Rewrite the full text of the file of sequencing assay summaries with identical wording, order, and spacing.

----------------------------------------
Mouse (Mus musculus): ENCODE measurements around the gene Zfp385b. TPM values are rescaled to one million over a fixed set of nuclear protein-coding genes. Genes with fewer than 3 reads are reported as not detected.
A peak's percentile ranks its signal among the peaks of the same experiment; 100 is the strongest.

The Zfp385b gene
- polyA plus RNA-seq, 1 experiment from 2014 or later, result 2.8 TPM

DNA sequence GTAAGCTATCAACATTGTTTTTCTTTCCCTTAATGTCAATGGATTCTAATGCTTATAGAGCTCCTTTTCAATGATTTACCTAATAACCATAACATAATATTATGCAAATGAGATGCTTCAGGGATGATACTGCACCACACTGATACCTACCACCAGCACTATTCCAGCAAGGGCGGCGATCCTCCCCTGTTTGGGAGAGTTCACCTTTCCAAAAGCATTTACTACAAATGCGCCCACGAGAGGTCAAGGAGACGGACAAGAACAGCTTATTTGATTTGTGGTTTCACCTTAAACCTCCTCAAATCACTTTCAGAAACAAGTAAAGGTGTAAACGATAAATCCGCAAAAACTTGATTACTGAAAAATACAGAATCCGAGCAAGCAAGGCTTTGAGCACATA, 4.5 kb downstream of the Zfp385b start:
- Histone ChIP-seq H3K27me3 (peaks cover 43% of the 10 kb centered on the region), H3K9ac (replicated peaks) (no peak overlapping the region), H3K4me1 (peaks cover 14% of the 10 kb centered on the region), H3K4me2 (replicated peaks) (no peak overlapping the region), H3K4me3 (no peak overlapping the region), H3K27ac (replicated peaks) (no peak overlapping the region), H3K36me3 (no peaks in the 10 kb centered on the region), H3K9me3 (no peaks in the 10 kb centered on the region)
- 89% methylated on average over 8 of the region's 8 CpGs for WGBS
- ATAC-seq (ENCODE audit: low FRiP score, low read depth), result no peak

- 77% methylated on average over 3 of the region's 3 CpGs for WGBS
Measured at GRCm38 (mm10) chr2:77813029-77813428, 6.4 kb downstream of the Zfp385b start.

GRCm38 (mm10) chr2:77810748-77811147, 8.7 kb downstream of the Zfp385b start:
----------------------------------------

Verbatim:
Mouse (Mus musculus): ENCODE measurements around the gene Zfp385b. TPM values are rescaled to one million over a fixed set of nuclear protein-coding genes. Genes with fewer than 3 reads are reported as not detected.
A peak's percentile ranks its signal among the peaks of the same experiment; 100 is the strongest.

The Zfp385b gene
- polyA plus RNA-seq, 1 experiment from 2014 or later, result 2.8 TPM

DNA sequence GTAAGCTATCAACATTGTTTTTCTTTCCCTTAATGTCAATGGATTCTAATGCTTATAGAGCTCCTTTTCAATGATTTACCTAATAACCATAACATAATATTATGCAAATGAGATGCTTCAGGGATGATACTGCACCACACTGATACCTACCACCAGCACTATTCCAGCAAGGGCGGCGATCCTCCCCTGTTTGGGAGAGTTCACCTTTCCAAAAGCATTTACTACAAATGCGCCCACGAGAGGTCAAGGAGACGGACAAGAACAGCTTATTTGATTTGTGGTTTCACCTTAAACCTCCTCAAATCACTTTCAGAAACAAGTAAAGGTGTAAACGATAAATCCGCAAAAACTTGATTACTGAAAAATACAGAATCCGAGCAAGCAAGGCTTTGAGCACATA, 4.5 kb downstream of the Zfp385b start:
- Histone ChIP-seq H3K27me3 (peaks cover 43% of the 10 kb centered on the region), H3K9ac (replicated peaks) (no peak overlapping the region), H3K4me1 (peaks cover 14% of the 10 kb centered on the region), H3K4me2 (replicated peaks) (no peak overlapping the region), H3K4me3 (no peak overlapping the region), H3K27ac (replicated peaks) (no peak overlapping the region), H3K36me3 (no peaks in the 10 kb centered on the region), H3K9me3 (no peaks in the 10 kb centered on the region)
- 89% methylated on average over 8 of the region's 8 CpGs for WGBS
- ATAC-seq (ENCODE audit: low FRiP score, low read depth), result no peak

- 77% methylated on average over 3 of the region's 3 CpGs for WGBS
Measured at GRCm38 (mm10) chr2:77813029-77813428, 6.4 kb downstream of the Zfp385b start.

GRCm38 (mm10) chr2:77810748-77811147, 8.7 kb downstream of the Zfp385b start: